Original Article Published On The Jerusalem Post
Entering a New York City taxi cab, more information than one might want awaits the astute fare. With one breath, you can tell if the driver smokes; with one ear, you can tell if he’s a traffic-and- weather junkie, a Christian radio devotee or a jazz maven. The first thing I look for is the name of the driver, wondering about who’s shepherding me around. Some names are obviously Chinese, Indian or Haitian. And there is no shortage of Mohammeds, Mustafas and Alis.
On a recent sunny Sunday, I got into a cab on the Upper West Side and was unable to see the name of the rather hefty driver. Turning to me, he smiled and began telling me of the traffic he encountered near the U.N. “Why all the traffic?” I asked, to which he replied, “A rally for Israel. I think that’s great!” I nodded.
“I think they should kick out all the Palestinians,” he said.
“I’m not so sure that’s the solution.”
At that, he seemed confused and turned to face me in the back seat. “I can’t hear so well,” he told me. I repeated my response.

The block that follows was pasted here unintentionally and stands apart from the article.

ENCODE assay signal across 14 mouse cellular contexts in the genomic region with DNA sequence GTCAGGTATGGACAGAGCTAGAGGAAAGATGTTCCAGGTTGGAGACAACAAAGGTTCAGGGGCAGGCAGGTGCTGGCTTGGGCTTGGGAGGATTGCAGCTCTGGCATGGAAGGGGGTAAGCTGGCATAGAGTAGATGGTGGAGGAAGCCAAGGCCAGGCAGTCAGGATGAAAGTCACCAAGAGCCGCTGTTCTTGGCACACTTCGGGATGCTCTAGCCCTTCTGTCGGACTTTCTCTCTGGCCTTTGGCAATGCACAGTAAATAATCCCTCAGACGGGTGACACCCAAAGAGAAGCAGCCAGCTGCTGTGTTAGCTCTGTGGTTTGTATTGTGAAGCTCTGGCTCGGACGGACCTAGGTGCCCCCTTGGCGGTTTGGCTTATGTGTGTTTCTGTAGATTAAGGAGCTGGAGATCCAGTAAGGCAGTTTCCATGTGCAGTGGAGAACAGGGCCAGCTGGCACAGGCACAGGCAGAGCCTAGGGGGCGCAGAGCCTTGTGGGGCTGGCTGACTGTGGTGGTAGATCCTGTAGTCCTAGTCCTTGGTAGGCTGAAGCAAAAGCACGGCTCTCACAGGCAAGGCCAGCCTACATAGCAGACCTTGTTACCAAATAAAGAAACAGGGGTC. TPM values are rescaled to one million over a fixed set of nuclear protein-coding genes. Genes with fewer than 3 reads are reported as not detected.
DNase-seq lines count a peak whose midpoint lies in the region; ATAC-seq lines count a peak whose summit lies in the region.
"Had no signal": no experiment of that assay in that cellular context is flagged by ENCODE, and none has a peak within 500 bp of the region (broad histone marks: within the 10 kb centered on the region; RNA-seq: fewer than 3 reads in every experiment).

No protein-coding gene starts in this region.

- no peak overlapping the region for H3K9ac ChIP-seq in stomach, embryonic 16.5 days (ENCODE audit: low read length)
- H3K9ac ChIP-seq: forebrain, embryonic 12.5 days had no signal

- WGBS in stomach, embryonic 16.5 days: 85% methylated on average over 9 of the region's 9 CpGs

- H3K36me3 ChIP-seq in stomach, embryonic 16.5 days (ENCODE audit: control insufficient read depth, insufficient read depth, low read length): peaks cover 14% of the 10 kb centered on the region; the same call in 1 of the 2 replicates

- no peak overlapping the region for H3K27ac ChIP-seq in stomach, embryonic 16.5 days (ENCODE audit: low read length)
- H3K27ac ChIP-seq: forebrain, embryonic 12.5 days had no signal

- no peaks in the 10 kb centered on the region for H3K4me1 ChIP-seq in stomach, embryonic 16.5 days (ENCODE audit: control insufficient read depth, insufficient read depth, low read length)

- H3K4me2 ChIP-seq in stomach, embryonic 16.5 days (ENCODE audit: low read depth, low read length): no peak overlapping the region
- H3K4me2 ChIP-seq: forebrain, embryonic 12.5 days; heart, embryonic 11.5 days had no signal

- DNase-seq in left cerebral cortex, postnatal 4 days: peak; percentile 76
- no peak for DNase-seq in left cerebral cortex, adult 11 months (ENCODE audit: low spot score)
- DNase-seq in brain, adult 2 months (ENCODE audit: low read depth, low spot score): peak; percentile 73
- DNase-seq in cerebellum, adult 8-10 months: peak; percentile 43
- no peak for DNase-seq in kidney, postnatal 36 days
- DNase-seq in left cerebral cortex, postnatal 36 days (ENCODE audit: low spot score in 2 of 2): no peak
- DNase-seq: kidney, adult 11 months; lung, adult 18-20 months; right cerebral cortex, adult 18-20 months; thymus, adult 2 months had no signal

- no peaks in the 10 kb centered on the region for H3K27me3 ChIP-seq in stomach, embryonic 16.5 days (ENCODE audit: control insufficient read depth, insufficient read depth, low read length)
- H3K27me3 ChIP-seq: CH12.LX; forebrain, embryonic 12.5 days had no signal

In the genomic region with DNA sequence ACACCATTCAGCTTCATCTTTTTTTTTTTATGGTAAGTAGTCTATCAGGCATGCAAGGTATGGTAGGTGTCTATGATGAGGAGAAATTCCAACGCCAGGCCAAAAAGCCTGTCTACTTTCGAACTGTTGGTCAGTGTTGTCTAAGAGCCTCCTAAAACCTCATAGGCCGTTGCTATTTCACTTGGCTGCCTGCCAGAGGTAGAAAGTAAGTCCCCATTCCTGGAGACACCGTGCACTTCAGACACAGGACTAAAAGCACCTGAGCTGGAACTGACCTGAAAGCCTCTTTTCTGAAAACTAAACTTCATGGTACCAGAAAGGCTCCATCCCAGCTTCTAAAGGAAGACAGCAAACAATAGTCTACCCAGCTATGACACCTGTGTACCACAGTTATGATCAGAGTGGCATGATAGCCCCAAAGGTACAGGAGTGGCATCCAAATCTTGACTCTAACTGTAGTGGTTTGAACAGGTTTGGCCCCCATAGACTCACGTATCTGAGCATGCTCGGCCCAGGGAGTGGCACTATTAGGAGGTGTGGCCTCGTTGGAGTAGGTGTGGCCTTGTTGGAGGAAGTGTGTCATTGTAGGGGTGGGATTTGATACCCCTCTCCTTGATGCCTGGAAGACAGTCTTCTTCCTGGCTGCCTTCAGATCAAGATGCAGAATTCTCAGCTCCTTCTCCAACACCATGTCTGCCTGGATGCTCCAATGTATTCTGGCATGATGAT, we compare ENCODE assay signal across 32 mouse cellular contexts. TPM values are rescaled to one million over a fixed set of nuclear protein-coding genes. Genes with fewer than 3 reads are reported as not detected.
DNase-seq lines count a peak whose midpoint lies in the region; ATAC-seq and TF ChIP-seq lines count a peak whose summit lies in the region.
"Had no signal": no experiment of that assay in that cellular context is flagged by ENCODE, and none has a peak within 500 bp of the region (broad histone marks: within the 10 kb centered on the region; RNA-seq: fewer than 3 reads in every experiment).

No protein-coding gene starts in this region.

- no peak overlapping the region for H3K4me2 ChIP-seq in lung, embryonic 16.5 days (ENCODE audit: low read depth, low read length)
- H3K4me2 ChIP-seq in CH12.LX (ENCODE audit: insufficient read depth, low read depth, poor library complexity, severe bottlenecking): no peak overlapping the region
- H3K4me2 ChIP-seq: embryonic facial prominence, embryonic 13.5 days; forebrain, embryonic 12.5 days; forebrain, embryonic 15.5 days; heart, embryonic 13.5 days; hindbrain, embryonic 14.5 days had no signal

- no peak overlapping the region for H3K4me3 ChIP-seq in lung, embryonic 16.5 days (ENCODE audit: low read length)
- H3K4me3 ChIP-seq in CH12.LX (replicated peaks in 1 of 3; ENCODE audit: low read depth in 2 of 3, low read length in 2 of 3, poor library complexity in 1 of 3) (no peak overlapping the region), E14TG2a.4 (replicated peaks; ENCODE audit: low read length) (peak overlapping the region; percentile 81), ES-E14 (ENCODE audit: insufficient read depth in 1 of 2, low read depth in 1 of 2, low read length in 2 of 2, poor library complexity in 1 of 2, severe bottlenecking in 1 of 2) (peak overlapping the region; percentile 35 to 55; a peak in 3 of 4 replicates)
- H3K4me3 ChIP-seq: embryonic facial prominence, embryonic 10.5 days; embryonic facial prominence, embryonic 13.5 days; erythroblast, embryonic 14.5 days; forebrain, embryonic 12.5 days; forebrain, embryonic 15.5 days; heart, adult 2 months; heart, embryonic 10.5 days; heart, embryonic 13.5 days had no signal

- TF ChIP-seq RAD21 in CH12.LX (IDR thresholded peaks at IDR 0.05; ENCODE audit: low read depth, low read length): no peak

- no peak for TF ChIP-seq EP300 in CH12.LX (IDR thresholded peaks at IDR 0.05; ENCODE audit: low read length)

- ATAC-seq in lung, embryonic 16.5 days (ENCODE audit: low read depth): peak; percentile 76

“They should kill Arafat,” he shot back.
“I know some people think that is the solution,” I replied. “I’m not sure that’s the best thing to do.”
He told me again about his hearing problem and turned to hear my reply, which I repeated.
“They should kill all of them!” he yelled.
Convinced I’d never get anywhere with this extremist, I looked away and said quietly, “You’re right.”
I still wondered where this guy was from. When I finally asked, he whipped around and shouted, “Palestine! Hah! I got you! You think Israel should kill all of us.” My heart beat faster and I prayed we’d reach my destination soon. He lectured me on the plight of the Palestinians; I was adamant in asserting Israel’s right to defend itself against terrorism.
We arrived at 79th Street and Park Avenue. He was obviously more interested in pressing the Palestinians’ claim than in rushing off to his next fare. After 10 minutes of heated discussion, we both calmed down, agreed that we should pray and work for peace, and shook hands.
I guess drivers size up their riders as well. Interesting what this one assumed about a guy with a yarmulke.